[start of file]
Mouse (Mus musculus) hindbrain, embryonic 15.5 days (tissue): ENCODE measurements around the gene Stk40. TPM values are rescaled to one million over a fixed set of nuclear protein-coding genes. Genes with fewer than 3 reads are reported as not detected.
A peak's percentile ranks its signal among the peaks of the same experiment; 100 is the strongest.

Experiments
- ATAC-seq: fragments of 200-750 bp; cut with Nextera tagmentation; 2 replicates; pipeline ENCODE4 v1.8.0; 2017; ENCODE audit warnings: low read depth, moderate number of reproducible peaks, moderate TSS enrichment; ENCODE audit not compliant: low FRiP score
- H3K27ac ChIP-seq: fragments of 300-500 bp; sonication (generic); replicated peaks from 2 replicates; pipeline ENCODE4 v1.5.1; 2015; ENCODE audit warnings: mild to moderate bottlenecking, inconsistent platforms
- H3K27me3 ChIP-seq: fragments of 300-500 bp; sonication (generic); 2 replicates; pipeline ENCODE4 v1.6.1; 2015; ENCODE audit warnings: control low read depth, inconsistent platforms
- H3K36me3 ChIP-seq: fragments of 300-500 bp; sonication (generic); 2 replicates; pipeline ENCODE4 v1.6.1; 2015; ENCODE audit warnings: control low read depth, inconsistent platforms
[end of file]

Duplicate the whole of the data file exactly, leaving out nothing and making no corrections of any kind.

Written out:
Mouse (Mus musculus) hindbrain, embryonic 15.5 days (tissue): ENCODE measurements around the gene Stk40. TPM values are rescaled to one million over a fixed set of nuclear protein-coding genes. Genes with fewer than 3 reads are reported as not detected.
A peak's percentile ranks its signal among the peaks of the same experiment; 100 is the strongest.

Experiments
- ATAC-seq: fragments of 200-750 bp; cut with Nextera tagmentation; 2 replicates; pipeline ENCODE4 v1.8.0; 2017; ENCODE audit warnings: low read depth, moderate number of reproducible peaks, moderate TSS enrichment; ENCODE audit not compliant: low FRiP score
- H3K27ac ChIP-seq: fragments of 300-500 bp; sonication (generic); replicated peaks from 2 replicates; pipeline ENCODE4 v1.5.1; 2015; ENCODE audit warnings: mild to moderate bottlenecking, inconsistent platforms
- H3K27me3 ChIP-seq: fragments of 300-500 bp; sonication (generic); 2 replicates; pipeline ENCODE4 v1.6.1; 2015; ENCODE audit warnings: control low read depth, inconsistent platforms
- H3K36me3 ChIP-seq: fragments of 300-500 bp; sonication (generic); 2 replicates; pipeline ENCODE4 v1.6.1; 2015; ENCODE audit warnings: control low read depth, inconsistent platforms